ISLAMABAD: A top court judge may have stumped PTI General Secretary Jahangir Tareen with a question on whether the politician was acting ‘fairly’ when he was actively involved in insider trading in 2005.
“You admitted to being involved in insider trading. Were you acting fairly or not,” asked Justice Umar Ata Bandial, a member of the three-judge bench hearing PML-N leader Hanif Abbasi’s plea seeking the disqualification of Tareen on the basis of his involvement in insider trading while serving as a federal minister in Pervez Musharraf’s government.
After examining the agriculture tax issue, the bench on Wednesday considered Tareen’s insider trading record.
Legal experts are debating that whether Tareen can be disqualified under Article 62(1) (f) of the constitution on the basis of his past insider trading violation. The Panama Papers verdict will likely be referred to as a precedent case if this is to happen.
The majority judges’ judgment says that a parliamentarian can be disqualified for failure to fulfil legal requirements under election laws. The three judges – Justice Ejaz Afzal Khan, Justice Azmat Saeed Sheikh, and Justice Ijazul Ahsan – held that violations of a legal obligation or breach of law are necessary for the applicability of Article 62(1) (f) of the Constitution. They believe that honesty refers to the fulfilment of legal obligations rather than moral duties. They also said that the SC, under Article 184 (3) of the Constitution, can disqualify a person based on admitted facts..
On the other hand, the minority verdict penned by Justice Asif Saeed Khosa says that provisions of Articles 62 and 63 may be applied to the public conduct of a person if it affects others, but not private conduct which has no impact on the general populace.
The incumbent bench may, however, interpret the requirements of “honesty” for a parliamentarian in a different manner.
During the hearing on Wednesday, Justice Bandial asked Tareen’s attorney Sikandar Bashir Mohmand whether it could be considered righteous if Tareen – then a minister – had secret information and used it for financial gain.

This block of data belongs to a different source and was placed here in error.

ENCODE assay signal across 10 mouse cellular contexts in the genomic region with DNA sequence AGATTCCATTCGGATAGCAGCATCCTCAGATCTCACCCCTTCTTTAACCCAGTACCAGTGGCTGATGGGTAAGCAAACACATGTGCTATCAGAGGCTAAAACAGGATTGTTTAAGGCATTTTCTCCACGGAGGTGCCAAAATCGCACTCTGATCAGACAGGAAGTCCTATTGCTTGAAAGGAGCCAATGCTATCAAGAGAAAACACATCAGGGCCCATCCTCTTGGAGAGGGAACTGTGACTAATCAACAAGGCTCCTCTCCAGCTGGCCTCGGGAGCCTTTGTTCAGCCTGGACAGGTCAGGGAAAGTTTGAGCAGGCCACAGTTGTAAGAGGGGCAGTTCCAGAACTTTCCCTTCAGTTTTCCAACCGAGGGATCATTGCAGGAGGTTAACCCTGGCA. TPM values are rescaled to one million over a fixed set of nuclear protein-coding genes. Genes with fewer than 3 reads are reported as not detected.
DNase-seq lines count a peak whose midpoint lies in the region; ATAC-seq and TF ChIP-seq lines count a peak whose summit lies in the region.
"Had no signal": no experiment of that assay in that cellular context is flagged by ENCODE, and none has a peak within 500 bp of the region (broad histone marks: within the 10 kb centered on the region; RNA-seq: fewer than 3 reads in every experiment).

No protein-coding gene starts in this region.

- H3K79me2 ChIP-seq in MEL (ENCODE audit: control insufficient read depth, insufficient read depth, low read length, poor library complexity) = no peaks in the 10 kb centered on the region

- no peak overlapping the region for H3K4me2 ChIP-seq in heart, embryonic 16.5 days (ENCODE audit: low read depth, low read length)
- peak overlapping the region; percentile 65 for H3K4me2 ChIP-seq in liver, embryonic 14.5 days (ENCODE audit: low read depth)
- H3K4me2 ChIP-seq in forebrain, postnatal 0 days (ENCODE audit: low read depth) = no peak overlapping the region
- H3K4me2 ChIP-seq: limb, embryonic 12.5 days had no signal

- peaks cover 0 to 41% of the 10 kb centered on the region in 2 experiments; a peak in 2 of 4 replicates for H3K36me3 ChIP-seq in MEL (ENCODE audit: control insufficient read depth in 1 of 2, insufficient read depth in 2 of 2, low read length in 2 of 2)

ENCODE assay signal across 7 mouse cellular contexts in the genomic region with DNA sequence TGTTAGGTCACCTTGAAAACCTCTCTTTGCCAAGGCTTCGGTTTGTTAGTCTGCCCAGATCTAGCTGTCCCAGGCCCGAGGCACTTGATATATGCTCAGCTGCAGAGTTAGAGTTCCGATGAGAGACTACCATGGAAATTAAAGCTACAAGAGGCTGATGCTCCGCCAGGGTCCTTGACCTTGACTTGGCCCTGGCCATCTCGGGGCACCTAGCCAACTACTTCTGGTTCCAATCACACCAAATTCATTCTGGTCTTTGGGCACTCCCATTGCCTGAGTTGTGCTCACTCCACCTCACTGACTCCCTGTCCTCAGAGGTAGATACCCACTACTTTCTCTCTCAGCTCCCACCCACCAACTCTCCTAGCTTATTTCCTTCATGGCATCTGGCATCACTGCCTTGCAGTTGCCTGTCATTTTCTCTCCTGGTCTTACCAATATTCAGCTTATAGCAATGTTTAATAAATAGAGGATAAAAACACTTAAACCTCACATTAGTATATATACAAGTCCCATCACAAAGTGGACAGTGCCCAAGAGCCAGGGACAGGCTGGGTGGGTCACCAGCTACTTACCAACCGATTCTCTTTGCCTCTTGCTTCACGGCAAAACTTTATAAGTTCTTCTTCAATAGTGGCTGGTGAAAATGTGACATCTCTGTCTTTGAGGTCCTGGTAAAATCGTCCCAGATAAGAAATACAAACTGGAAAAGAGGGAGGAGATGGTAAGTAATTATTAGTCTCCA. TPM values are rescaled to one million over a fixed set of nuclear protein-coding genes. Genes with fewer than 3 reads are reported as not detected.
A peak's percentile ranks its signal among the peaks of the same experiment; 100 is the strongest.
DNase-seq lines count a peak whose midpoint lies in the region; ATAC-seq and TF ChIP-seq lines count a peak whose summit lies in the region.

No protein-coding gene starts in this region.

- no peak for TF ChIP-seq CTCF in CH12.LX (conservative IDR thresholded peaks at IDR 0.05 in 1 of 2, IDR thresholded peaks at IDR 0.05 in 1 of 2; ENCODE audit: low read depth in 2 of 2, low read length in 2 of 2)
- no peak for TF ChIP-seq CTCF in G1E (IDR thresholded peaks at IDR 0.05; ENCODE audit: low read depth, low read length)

In response to the bench’s query, the counsel for Tareen stated that no admission or confession, “express or implied”, was ever made by him in relation to the insider trading charges. He said that the petitioner falsely and incorrectly alleged Tareen violated the Insider Trading Ordinance, 1969 and the Companies Ordinance, 1984 in his acquisition of United Sugar Mills (USML).
“The provisions relating to insider trading that were part of 1969 Ordinance during the relevant period were sections 15-A and 15-B, which was inserted unlawfully through section 7 (5) of the Finance Act 1995 with effect from July 2, 1995. These were replaced with effect from July 2, 2008, by section 6 (2) of the Finance Act 2008. Insertion of both contravention and violation of mandatory requirements of Article 70 (1) having not been passed by both houses of parliament and same clearly do not fall within the scope of a ‘Money Bill’ under Article 73 (2) of the constitution”, said the counsel.
He contended that both insertions in the 1969 Ordinance were void, especially when read with Tareen’s rights under Article 4 of the Constitution. Mohmand also referred to the July 31, 2009 SC verdict striking down an increase in the number of judges through a finance bill.